Tackling the Odor from Kitty's Indoor 'Accidents'


PetMD Editorial

Published Sep. 18, 2008


Is your cat peeing around the house? Grab a sponge and use some of the following commercial (or homemade options), but don't forget to attack the root of the problem.


There’s nothing quite as pungent and persistent as the smell of cat urine. If you’ve ever come home to the overwhelming stench of ammonia, or given strong consideration to trading your beloved cat in for a goldfish, then you know exactly what we’re talking about.


Of course, the best way to keep your home pee-free and smelling sweet is prevention. There are two ways to stop a cat from spraying in the house or from using a dark corner as an alternative toilet. First, you can get your cat spayed or neutered. Unfixed males spray to mark their territory, and unfixed females spray to let tomcats know she’s ready for some lovin’. The other solution is to keep the litter box super clean. That may mean cleaning the waste more than once a day. Cats are fastidious creatures, and many will absolutely refuse to go in a dirty litter box. If you’re not keeping the box up to your kitty’s high standards, then kitty will find another place to "go."


If your cat has already peed elsewhere in the house for whatever reason, the best way to stop repeat behavior is to make sure that the area has been cleaned thoroughly, leaving no lingering smell. If a cat smells old urine, chances are that spot is treated worse than the bathroom at your local truck stop.


And what is the best method for removing the smell? Well, you do have a few options, both commercial and homemade. You want a product that contains enzymes that will break down and eat the bad-smelling bacteria (go little enzymes, go!). But remember, not all products are created equal, so do some research into which ones actually work. And by research, we mean ask your veterinarian and the helpful folk down at your local pet supply store. Online customer reviews are another invaluable resource.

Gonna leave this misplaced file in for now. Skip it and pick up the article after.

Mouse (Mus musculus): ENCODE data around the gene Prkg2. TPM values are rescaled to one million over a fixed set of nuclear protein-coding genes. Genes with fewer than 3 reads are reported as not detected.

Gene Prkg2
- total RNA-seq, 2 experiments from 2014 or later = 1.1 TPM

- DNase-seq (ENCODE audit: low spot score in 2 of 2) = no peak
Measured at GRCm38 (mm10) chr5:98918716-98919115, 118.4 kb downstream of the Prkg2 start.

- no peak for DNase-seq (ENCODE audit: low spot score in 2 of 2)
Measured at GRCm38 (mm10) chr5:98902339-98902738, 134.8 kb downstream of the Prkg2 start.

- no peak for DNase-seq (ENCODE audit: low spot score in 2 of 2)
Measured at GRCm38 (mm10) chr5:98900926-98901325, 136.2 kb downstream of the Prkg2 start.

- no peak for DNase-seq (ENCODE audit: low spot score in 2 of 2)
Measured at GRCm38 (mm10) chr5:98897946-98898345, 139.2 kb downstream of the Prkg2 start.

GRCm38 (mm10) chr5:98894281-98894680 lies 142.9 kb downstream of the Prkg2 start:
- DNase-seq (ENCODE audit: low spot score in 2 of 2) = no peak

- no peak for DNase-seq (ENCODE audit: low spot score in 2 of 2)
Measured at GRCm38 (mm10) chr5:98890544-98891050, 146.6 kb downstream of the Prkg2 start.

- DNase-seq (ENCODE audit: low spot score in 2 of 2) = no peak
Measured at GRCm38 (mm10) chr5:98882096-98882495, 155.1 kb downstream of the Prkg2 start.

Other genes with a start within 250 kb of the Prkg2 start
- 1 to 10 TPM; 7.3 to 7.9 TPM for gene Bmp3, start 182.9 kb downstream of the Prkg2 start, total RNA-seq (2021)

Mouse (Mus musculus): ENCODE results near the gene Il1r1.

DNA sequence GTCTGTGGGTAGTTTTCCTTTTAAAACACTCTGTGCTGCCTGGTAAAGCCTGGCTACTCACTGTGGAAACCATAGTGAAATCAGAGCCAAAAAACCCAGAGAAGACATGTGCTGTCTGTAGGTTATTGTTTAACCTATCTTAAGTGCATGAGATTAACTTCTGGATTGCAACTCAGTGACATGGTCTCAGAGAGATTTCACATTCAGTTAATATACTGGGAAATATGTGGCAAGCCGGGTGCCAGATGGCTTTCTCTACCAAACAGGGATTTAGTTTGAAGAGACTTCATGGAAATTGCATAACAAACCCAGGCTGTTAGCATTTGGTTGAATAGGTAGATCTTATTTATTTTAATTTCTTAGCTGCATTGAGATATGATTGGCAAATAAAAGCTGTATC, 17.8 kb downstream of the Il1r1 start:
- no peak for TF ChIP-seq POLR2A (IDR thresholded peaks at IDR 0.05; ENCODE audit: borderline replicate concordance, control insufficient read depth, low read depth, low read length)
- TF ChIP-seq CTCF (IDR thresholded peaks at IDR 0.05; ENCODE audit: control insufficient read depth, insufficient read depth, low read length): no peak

Now here are some basic tips for you budding domestic gods and goddesses, also known as do-it-yourselfers.


For carpet stains, get some white vinegar (the old, plain kind will do), hydrogen peroxide, washing-up liquid, and baking soda. First, use a sponge to mop up as much of the liquid as possible without rubbing it in deeper, and then mix equal parts water to vinegar. Pour the mix over the spot where kitty was naughty and let it dry. Once it has dried, liberally sprinkle baking soda over the spot. Then stir up a mixture of hydrogen peroxide and dish liquid (four parts hydrogen peroxide to one part detergent) and lightly rub the mix onto the urinated area. Use a brush (old toothbrushes work wonders), gloved fingers, or whatever else you have on hand to get the job done. After it dries, vacuum the area. If the smell remains, repeat the process.


Removing cat pee from non-carpeted surfaces, on the other hand, requires cleaning with a non-ammonia based detergent/cleaning product. The cleaning product can be commercial, all-natural, or homemade, just make sure the product does not contain bleach, as bleach mixed with the ammonia in cat urine would be a bad combination. Clean the spot, by mop or by hand, rinse thoroughly, and repeat. Then, making sure the room is well ventilated, give the area a final wash with a bleach and water solution (about one part bleach to seven or eight parts water).


And what if kitty has stained the bedding or clothes? This can be remedied by adding about a quarter of a cup of cider vinegar to the wash cycle, along with the detergent.


Avoid yelling at your cat during these "episodes." Yelling will not help the situation. In fact, it may only make the problem worse -- a stress-ridden cat will have even less compulsion to follow the rules. If the problem does not end, instead of getting angry take your cat to the vet for a checkup. Kitty may just be acting naughty, but there could also be something medically wrong. Conditions like polyuria, dysuria, and pollakiuria are all urinary disorders that are outward conditions of more complex underlying disorders.




Help us make PetMD better

Was this article helpful?

Get Instant Vet Help Via Chat or Video. Connect with a Vet. Chewy Health